By Oswald Sobrino, J.D.; M.A. (Econ.); M.A. (Theo.); M.L. (Master of Latin), doctoral student, University of Florida.

Friday, October 30, 2009

Kierkegaard for a Rainy Friday

At least, rainy where I am. Here is the link to the N.Y. Times column exploring the theme of spiritual despair in contrast to clinical depression. The distinction made by the Dane (using this reference avoids my having to spell out his surname again!) is, of course, quintessentially Christian: in the power of the Holy Spirit, our outward circumstances are deprived of the supreme power of determining our spiritual state. Hence, you can be quite joyful and exuberant, even if your outward, objective circumstances are not what you might desire. On the other side of the coin, the outwardly beaming may in fact be deep in despair--I think this phenomenon may be possibly more common among women who tend to smile a lot even when everything is deeply wrong.

Notice how many children react. When they are truly happy, they do not hide it, no matter where they are or what they are doing. When they are unhappy, they also do not hide it, as parents know very well. Children can be happy in many circumstances--they are not yet burdened with the adult delusion that happiness requires an imagined perfection. Like Paul, they can be content with a lot or with a little. Children also are not hypocrites by nature and do not hide their unhappiness for fear of admitting failure before others.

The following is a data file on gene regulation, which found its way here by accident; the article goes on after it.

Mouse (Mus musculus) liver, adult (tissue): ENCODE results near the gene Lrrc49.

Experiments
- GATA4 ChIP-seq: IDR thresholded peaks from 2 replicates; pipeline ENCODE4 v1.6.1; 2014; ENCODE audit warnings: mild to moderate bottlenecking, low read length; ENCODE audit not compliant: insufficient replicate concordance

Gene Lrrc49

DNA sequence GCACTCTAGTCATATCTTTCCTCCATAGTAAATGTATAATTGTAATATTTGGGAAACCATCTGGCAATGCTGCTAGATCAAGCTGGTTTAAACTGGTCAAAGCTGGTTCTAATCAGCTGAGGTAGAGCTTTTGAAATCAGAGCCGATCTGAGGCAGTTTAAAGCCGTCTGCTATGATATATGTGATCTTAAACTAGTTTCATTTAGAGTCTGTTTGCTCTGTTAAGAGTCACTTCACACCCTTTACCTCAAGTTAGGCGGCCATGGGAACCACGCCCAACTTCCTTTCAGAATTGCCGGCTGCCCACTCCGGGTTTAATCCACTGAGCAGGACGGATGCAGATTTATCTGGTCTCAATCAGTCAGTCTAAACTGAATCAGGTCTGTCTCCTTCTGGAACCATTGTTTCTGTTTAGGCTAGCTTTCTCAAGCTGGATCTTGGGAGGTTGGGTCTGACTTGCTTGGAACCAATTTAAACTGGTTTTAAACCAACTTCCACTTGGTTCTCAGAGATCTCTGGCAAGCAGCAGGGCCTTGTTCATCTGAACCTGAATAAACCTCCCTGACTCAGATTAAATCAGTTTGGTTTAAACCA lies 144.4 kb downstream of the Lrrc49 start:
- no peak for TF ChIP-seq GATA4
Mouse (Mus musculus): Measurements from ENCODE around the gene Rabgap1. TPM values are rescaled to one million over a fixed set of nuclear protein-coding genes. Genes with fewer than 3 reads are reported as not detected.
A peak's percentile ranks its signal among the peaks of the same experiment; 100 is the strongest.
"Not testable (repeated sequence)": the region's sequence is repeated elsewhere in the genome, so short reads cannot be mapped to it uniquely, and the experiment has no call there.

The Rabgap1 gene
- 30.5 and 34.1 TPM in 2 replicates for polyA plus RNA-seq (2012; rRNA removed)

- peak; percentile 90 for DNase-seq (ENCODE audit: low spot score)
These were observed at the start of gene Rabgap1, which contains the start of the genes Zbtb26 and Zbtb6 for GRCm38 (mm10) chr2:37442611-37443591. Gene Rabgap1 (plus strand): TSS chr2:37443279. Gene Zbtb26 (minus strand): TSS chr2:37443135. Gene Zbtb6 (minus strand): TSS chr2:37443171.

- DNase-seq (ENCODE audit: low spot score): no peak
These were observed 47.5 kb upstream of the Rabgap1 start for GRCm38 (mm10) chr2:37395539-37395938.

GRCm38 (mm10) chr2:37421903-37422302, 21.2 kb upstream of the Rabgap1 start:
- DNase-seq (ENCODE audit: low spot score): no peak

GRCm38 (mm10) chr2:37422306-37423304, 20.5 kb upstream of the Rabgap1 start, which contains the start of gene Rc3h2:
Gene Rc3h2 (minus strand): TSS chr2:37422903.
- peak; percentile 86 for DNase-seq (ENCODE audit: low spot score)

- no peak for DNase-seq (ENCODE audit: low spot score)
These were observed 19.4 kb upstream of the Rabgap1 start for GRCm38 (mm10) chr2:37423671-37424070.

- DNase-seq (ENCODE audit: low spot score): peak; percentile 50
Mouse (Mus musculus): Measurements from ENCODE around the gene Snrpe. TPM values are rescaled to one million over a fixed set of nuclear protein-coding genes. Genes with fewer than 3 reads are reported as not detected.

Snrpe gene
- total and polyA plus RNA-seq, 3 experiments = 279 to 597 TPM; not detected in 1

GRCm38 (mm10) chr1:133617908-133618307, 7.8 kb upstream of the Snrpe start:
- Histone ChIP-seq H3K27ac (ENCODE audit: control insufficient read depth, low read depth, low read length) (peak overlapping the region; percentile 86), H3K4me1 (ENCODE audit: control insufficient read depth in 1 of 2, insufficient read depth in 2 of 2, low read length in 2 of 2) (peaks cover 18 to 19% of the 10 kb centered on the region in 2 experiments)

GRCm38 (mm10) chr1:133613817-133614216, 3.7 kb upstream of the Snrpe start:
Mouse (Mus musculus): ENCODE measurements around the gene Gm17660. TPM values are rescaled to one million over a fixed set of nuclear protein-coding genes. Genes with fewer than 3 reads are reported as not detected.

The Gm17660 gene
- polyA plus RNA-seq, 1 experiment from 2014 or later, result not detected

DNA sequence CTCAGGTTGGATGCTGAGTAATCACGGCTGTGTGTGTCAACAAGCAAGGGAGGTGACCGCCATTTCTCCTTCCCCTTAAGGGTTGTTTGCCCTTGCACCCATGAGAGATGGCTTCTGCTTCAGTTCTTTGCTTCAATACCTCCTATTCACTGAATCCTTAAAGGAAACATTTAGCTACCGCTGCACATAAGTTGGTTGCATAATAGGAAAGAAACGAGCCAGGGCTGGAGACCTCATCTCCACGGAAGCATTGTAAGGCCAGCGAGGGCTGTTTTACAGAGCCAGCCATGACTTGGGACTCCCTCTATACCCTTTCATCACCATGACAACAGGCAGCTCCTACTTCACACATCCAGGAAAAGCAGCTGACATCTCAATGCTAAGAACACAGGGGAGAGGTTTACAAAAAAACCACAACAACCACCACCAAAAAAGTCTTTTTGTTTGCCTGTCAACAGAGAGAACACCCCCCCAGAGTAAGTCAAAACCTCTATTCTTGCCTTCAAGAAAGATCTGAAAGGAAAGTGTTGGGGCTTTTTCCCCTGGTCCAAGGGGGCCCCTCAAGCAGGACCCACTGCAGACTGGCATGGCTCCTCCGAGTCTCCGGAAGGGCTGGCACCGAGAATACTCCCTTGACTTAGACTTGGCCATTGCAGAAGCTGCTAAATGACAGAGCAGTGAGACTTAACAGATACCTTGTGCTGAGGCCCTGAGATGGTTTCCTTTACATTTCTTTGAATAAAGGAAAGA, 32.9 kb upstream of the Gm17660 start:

Here is an excerpt from the column:

The man who did not become Caesar [who wanted that or nothing], the applicant refused by medical school, all experience profound disappointment. But the spiritual travails only begin when that chagrin consumes the awareness that we are something more than our emotions and projects.

Source link above.

That something more than our mistakes, imperfections, and disappointments is our spirit strengthened and empowered with the reality of the personal, inalienable love of Jesus so that we can do all things through him.